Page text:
Ada Blackjack

Niven, Jennifer. Ada Blackjack: a True Story of Survival in the Arctic. New York: Hyperion, 2003.

Reason read: Ear-marking the reindeer is an Arctic tradition that takes place in the summer.

Jennifer Niven calls Ada Blackjack a hero. I don’t think I would go that far. She didn’t save anyone’s life and her heroic deeds were limited to having the courage and resourcefulness to survive her unlikely predicament physically unscathed. I say unlikely because what would a impoverished and divorced 23 year old Inuit woman (a rumored prostitute) be doing on a potentially illegal expedition in the wilds of an Arctic island with four young white men and a cat? Desperate to find a husband and to make enough money to care for her oft-ill son, Ada signs on a seamstress with explorer Vilhjamur Stefansson’s mission to colonize barren Wrangel Island off the coast of Siberia. Using the theory of squatters’ rights, Stafansson sent four young men and six months worth of supplies to plant the British flag on what he thought was unclaimed land. He only sent them with six months of supplies because he was sure they could survive off the land once they had exhausted their stores. What could possibly go wrong in the “friendly” Arctic?
It’s not a plot spoiler to say that Ada was the only human to make it out alive (and yes, the cat survives, too). But, here’s where the story gets interesting. Stefansson vacillates between wanting to take all the credit for Ada’s survival and pretending he’s never heard of the woman. It’s what happens after the rescue that becomes the bigger story.

As an aside, I love the process of discovery. While Niven was researching her first book, The Ice Master she discovered Nome, Alaska native Ada Blackjack. Ada’s adventure intrigued Niven enough to prompt her to dig into Blackjack’s life story and ultimately, write a memoir about her expedition with four white men (and a cat) to Wrangel Island. To carry that idea of discovery a step further, after reading Ada Blackjack I found a documentary on her. I got caught up in her mystique, too.

Author fact: Niven also wrote The Ice Master which is on my Challenge list.

Book trivia: Ada Blackjack includes two wonderful sections of photographs. A handful of comments about the photos: the expedition cat, Vic, is fantastic. Milton Galle is a man’s man and my favorite photo is of Vic and Milton.  They were all good looking people.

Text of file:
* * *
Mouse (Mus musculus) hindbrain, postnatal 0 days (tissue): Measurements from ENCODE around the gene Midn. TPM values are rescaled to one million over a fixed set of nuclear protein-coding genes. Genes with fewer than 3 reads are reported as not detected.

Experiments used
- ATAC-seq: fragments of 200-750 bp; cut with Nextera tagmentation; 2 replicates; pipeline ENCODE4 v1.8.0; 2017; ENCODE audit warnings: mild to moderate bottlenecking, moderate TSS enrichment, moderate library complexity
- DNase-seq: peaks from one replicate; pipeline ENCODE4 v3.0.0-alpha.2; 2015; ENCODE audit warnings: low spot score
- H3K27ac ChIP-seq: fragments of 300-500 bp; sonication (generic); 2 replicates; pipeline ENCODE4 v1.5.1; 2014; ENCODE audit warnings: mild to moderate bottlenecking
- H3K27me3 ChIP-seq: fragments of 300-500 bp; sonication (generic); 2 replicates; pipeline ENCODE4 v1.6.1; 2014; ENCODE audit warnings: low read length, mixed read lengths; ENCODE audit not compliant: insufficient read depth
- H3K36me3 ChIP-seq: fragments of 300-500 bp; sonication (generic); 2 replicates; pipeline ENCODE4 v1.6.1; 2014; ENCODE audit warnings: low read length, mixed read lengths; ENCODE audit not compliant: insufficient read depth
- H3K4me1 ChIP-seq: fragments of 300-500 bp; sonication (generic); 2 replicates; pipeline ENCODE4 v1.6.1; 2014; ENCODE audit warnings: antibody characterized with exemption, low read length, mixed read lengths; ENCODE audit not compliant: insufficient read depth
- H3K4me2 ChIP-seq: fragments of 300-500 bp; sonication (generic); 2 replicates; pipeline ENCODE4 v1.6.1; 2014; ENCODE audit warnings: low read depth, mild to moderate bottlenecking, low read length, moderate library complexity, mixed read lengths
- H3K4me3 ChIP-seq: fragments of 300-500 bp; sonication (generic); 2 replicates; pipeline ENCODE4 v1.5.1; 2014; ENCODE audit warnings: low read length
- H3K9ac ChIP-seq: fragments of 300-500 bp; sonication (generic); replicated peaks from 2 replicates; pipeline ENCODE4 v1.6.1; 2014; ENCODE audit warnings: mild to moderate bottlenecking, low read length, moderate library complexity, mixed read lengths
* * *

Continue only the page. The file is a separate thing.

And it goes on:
Nancy said: If you like Krakauer or Junger, you will like Niven.

BookLust Twist: from Book Lust To Go in the chapter called “To the Ends of the Earth: North and South” (p 231).


Coldest Winter

Halberstam, David. The Coldest Winter: America and the Korean War. New York: Hyperion, 2007.

Reason read: the Korean War officially ended in July.

The interesting thing about the Korean War is that most were reluctant to call it an actual war. Those that admitted to it being a conflict were convinced it would be over in no time. What started in June of 1950 as a “clash” between North Korea and South Korea turned into a war of attrition when China and the Soviet Union came to the aid of North Korea and the UN and United States joined the South. Despite a treaty being signed in July of 1953, to this day, technically the conflict has not been recognized as over.
While Halberstam portrays the well-researched historical events with accuracy and thorough detail, his portrayals of key U.S. figures such as Generals MacArthur and Bradley, Secretary of State Dean Acheson, and President Truman read like a fast paced political thriller. The larger than life personalities practically jump off the page.

As an aside: I suppose it would make sense if I thought about it more, but the Korean War was the first time air-to-air combat was conducted. Before then planes were mostly used to drop bombs and transport men and supplies.

Best line to quote, “Sometimes it is the fate of a given unit to get in that way of something so large it seems to have stepped into history’s own path” (p 258).

Author fact: Halberstam was born in April and died in April.

Book trivia: The Coldest Winter was published after Halberstam’s death.